Or another cognitive activity might be to take the patient to a staff office where the patient can take drink orders from several employees and then fill those orders.

These types of exercises are important because brain injury patients will recover physical function more quickly than cognitive function, Rocco says.

"Brain injury patients love physical therapy because they can see gains day to day and week to week," Rocco says. "But cognitively, they are not aware of the problems."

This difference is also noticeable in how family and friends react to the person with a brain injury, Rocco notes.

"If you have a catheter in your leg, it’s more concrete and easier to understand than if you have a brain injury," Rocco says. "If there are no scars on your head, people will have a hard time thinking through things, and this can be very dangerous if you don’t have the awareness."

Once a brain injury patient recovers some physical skills, he or she may forget about the brain injury, Rocco says.

"To prevent that, we have central alarms on the beds and wrist band systems where if a patient leaves the unit, there’s an alarm to go off," Rocco says. "If someone is a threat to himself, there are safety measures in place because we have to be one step ahead of patients at all times."

Staff also are taught to integrate functional cognitive activities within traditional physical therapy treatment plans of increasing flexibility, range of motion, strength, and balance.

"The goal is to first work on the patient’s function and then put the patient in a realistic environment," Rocco says. "We create obstacles for distractions, and then move the patient into the hallway where people are going about their business and may not even be aware that a therapist is working with a patient."

Brain injuries aren’t always obvious

People with brain injuries may not walk around in society and interact with people in the most appropriate way, but people outside their family may not realize they have social and cognitive deficits, Rocco explains.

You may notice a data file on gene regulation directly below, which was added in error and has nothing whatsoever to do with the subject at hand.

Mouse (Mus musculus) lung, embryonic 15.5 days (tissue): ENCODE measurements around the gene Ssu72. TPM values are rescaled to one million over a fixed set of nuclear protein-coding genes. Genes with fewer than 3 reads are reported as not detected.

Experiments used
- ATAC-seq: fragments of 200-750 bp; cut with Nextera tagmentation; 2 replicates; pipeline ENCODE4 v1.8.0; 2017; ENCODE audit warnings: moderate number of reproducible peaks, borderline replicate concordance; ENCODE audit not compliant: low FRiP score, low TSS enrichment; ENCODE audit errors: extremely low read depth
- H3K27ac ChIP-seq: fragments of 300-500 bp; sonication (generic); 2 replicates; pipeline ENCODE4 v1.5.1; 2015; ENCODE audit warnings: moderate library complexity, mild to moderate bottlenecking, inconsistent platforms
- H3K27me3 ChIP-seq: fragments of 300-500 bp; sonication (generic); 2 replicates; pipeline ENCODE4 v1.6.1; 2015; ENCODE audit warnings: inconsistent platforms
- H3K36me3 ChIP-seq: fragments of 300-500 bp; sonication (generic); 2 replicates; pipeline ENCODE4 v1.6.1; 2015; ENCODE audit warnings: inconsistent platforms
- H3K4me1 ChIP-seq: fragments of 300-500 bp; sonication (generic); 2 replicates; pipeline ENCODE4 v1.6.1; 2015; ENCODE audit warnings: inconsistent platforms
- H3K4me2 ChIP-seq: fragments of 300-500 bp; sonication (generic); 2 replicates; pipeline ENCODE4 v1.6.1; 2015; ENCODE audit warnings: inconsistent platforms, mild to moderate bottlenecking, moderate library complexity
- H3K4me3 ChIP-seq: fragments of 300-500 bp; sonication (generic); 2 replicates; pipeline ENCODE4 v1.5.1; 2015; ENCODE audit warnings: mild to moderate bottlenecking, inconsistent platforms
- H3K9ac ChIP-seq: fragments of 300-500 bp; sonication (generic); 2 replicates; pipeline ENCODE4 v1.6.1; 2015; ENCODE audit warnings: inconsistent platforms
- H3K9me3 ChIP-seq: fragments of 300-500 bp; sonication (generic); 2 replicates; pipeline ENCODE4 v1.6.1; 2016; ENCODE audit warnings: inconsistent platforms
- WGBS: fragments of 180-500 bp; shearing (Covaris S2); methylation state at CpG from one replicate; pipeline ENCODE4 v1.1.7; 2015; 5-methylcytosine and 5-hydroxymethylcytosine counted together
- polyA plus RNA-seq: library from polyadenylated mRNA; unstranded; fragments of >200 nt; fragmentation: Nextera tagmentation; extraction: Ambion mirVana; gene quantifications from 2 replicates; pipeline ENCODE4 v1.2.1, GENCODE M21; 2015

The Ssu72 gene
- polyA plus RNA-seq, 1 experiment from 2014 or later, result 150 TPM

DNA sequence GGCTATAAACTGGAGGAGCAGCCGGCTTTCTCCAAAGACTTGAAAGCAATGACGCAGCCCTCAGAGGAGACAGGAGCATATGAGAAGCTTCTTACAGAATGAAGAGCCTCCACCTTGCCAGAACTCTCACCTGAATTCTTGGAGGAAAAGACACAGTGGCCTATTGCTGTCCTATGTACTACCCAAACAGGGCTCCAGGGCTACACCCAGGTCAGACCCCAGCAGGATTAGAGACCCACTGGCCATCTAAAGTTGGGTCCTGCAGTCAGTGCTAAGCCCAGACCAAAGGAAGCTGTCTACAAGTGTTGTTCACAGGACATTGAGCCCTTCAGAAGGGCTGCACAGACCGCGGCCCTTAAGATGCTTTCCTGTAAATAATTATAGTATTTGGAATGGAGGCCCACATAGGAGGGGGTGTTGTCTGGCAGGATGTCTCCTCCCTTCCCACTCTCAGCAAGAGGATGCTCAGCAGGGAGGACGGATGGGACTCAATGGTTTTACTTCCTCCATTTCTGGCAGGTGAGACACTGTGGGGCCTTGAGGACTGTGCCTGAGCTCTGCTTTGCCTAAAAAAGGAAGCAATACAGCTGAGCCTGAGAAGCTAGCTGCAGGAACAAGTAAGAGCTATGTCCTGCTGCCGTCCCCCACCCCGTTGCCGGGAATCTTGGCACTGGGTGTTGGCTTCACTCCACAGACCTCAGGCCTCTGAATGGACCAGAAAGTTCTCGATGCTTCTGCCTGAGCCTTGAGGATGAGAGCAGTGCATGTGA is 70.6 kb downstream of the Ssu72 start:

"If you’re a patient and you have a cane, people will move out of your way and give you more space," Rocco says. "But if you’re walking around with a brain injury, people may not know it."

For example, a therapist might take a brain injury patient to a street where the patient will have to visually scan the street from left to right, judge distance, sequence the event, and time the crossing so that he or she will not be hit by a car, Rocco explains. "The patient needs to learn to problem-solve when someone in a car puts a blinker on, or if the patient drops something while crossing and decides whether to stop or continue to the other side."

Showing staff how to teach social skills to brain injury patients is another area that is very different from general rehab.

Therapists may be encouraged to take brain injury patients into public settings, such as a gift shop, and then instruct patients to not touch everything in there, Rocco says.

Finally, brain injury staff are taught how disruptive a patient’s behavior might be to the therapy session. Brain-injured patients sometimes can be physically combative and violent or verbally agitated, and occasionally they can pose a threat to themselves and others, Rocco notes. 

"We try not to use chemical restraints, but sometimes we need to. We don’t use physical restraints," Rocco says.

To prevent violence, a therapist will help an agitated patient avoid obstacles within reach and will not give the person a cane or other assistive device that can be used as a weapon, Rocco adds.

Brain-injury staff are taught how to recognize agitation and potential combativeness in a patient and then how to avoid triggering a violent episode.

"Therapists need to be aware of the environment in which they’re working, so they don’t close themselves off in a corner of a room or nurses station with a patient," Rocco says. "They should approach the patient at a 45-degree angle and keep stimulation low, with one visitor at a time."